Breaking through to bigger ideas can only happen when we examine problems with a fresh perspective. Too often, brands stay within the safe walls of their go-to ideas and processes, leaving valuable alternative views on the table that could potentially shift their thinking in a whole new way. Here are some ways to leverage external perspective to get brand teams to sprint forward faster.
- Involve consumers at every step of ideation and idea development. Gone are the days where consumers only come in to offer feedback during one focus group after initial idea development. In order to truly target consumers in a meaningful way, they need to be involved from start to finish. There are many different ways to do this, whether in person or virtual; multiple touch points across in-person and virtual mediums are key for successful learning. For example:
- Tap into consumer conversations, needs and insights around jobs to be done via social media and digital ethnography research.
- Use a digital idea-generation platform to enable consumers to vote and comment on initial ideas as clients are developing them.
- Video chat with target consumers on iPad in real time during ideation sessions to build out and refine raw ideas.
- Validate ideas using a prediction market where consumers can vote on which ideas they believe will be successful.
It is crucial to have constant consumer input during every step of idea development to get a full picture of the needs and wants of your target audience–and so you don’t waste money developing ideas that don’t meet a real consumer need. And, you don’t need as many external opinions as you think you do; the Sprint team at Google Ventures posits that just five consumer opinions are enough to start seeing trends and patterns in answers.
- Study adjacent trends and analogs from outside categories. Once you’re clear on the need or problem you’re solving for, it can be difficult to nail down how to address it. Learning how other categories and contexts have solved for similar needs is an effective way to spark associative thinking by giving your team a fresh collection of inspiration to pull from to form new ideas.Some of the greatest innovations and discoveries have come from looking at a problem through a slightly different lens in this way. For example, scientists have studied woodpeckers to prevent head injuries, and the subscription box model has been recycled over and over again for many different applications, from recipe kits to razors. Who knows–the latest engineering feat from NASA just might inspire a new line of snacks.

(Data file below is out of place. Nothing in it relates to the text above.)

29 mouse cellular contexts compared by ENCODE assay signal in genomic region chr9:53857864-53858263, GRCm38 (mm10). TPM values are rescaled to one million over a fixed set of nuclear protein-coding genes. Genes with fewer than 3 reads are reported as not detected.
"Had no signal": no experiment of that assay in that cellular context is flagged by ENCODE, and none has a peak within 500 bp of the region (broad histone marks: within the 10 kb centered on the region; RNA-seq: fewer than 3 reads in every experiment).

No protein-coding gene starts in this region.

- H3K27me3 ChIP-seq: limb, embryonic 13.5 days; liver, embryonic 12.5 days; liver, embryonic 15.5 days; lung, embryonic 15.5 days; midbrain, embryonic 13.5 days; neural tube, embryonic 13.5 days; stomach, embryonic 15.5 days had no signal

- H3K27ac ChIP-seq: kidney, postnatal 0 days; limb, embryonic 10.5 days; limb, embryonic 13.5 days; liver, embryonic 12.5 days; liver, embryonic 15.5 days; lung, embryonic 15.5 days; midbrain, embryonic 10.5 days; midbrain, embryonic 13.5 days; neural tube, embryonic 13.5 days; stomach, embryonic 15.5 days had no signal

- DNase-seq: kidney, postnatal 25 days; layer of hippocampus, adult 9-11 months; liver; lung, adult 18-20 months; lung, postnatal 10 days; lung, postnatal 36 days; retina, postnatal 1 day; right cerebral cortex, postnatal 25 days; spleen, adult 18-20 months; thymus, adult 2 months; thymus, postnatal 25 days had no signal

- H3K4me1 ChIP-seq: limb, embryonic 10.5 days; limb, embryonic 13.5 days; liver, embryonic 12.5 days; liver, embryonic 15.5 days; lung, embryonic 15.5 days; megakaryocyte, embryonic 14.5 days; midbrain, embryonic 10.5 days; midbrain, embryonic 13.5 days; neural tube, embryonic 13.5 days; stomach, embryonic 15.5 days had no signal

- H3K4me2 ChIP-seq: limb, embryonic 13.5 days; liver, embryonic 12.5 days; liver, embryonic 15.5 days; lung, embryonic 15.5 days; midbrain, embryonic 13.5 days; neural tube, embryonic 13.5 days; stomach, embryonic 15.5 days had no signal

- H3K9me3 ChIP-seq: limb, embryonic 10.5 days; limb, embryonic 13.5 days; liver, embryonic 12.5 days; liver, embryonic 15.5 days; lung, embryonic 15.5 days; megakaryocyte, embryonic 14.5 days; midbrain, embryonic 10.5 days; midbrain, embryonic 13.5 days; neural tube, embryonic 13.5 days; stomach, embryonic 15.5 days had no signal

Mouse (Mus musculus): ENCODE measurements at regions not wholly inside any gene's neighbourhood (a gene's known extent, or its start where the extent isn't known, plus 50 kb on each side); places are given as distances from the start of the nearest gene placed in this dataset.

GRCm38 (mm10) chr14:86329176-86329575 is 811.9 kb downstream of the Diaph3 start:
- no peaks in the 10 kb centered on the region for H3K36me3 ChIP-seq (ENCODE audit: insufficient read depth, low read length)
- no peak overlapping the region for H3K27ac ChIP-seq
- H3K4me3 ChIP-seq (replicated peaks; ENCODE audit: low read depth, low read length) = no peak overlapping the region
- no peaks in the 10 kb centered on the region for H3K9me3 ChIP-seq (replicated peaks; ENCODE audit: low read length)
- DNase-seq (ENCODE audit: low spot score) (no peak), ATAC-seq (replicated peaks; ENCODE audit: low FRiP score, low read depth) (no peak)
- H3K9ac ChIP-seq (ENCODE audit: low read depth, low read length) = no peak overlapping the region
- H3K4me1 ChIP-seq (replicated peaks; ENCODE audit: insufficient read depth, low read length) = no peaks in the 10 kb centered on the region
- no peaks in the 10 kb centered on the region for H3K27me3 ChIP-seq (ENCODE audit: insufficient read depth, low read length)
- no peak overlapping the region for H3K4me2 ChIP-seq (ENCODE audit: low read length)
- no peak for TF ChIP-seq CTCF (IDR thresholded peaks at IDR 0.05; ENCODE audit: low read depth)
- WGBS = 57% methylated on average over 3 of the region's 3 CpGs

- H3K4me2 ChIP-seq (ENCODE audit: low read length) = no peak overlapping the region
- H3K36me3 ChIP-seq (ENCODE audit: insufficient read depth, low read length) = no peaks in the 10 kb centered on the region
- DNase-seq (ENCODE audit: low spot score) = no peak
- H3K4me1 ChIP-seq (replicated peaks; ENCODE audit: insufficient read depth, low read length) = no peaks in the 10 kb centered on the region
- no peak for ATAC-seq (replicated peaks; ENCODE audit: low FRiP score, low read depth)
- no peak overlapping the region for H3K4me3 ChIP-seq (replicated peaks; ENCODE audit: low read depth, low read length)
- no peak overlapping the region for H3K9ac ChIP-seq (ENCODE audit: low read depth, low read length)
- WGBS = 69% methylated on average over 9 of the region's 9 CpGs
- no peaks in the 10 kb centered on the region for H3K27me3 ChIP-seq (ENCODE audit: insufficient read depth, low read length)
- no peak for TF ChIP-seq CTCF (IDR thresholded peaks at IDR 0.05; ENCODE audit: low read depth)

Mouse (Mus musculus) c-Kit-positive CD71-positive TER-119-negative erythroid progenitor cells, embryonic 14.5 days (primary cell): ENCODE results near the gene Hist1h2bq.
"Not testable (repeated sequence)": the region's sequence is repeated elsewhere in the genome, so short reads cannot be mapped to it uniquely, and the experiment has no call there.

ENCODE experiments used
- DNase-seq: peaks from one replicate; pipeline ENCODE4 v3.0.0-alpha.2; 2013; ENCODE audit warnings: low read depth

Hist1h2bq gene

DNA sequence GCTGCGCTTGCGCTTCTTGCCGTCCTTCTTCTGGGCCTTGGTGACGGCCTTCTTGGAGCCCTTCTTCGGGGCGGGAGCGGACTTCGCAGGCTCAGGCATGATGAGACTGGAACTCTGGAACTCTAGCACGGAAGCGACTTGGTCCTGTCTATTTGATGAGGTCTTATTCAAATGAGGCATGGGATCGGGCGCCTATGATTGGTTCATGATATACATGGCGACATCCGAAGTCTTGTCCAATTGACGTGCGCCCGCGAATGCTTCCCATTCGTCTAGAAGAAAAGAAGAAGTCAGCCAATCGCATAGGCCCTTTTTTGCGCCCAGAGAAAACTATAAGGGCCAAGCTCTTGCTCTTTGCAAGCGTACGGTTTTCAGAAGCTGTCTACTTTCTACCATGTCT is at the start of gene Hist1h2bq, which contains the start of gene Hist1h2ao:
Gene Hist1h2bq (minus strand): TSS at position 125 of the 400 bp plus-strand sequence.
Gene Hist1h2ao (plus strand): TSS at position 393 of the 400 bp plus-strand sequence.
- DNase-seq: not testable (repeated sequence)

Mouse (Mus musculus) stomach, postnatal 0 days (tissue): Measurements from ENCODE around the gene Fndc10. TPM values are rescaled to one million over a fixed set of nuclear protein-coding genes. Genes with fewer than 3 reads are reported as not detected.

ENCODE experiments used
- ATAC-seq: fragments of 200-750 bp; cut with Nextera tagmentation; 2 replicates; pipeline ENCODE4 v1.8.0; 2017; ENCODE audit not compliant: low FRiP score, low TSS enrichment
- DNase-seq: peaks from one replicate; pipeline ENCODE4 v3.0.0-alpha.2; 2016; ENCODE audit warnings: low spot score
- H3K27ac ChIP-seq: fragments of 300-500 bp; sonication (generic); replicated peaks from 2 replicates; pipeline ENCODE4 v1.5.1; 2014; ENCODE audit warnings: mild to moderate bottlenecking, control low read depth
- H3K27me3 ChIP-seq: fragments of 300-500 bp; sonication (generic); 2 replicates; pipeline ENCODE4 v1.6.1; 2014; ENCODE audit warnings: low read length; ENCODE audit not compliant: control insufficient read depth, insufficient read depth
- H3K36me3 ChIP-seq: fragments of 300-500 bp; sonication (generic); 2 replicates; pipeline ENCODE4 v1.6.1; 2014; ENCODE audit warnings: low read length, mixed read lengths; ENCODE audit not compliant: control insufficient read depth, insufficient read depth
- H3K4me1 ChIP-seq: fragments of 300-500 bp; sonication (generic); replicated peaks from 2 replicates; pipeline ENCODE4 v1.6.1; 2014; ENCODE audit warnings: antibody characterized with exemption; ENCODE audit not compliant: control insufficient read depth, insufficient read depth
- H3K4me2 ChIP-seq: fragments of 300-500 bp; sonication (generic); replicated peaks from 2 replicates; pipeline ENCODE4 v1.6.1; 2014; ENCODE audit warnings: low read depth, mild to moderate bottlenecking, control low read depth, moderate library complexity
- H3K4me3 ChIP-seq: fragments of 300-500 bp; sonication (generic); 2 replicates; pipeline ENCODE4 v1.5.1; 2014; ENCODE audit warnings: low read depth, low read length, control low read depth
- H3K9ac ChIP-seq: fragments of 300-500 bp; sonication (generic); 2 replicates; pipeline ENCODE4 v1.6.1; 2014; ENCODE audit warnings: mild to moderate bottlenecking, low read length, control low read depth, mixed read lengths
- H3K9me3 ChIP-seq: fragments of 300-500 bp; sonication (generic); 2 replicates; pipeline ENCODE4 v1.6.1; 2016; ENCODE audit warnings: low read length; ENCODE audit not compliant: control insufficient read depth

- Bring in fresh perspectives. Sometimes, it takes a person completely outside your project to help bring in ideas you might not have considered. If your ideation has gotten stale, bring in people who haven’t been in your category or are not familiar with your challenge. For our sessions, we like to bring in not just experts, but also entrepreneurs and creative people who have adjacent category knowledge and are skillful at connecting dots. New eyes and ears on a project are always valuable.
- Learn via immersive experiences. It’s one thing to read a case study of how a company has successfully implemented a strategy that you’re seeking to master, but it’s another thing to experience it. Marketing and innovation teams should physically try products or services they’d like to emulate or elevate, or visit stores that have mastered a strategy they’re attempting to pursue.Looking to implement an omnichannel or future of retail strategy? Visit a retailer that already has seamless integration (like Sephora), and attempt to make purchases in-store and via mobile. Generating a new business model? Explore as many different options relevant to your potential strategic directions as possible; then, use what works and learn from what doesn’t.An example of how we’ve implemented this strategy in our work is by leveraging “tasting menus” and “mystery boxes” of high volumes of snack items for food and beverage brands to help spark inspiration. These types of immersive experiences help drive home what great strategy looks and feels like, and the more examples that are pulled from, the better. Maximizing the number of experiences across your team will help give everyone a large number of possibilities to pull from as they’re forming new strategies and ideas.
- Leverage canvases and time pressure to apply and iterate. Once teams have gathered inspiration and external perspective, focus and time pressure have a way of forcing teams to quickly turn those new insights into meaningful value propositions and initiatives.In our work, we’ve found it helpful to employ sprint loops over the course of a day or week to enable platform or idea development. Teams leverage cross functional, consumer and expert feedback along the way to drive meaningful iteration to help build their initial seed of an idea into a well developed and thought through initiative plan. Learning and failing fast against a focused direction is an effective way to break through to bigger ideas and faster results.
The Garage Group helps corporates innovate and grow like startups through approaches grounded in speed, iteration and external perspective.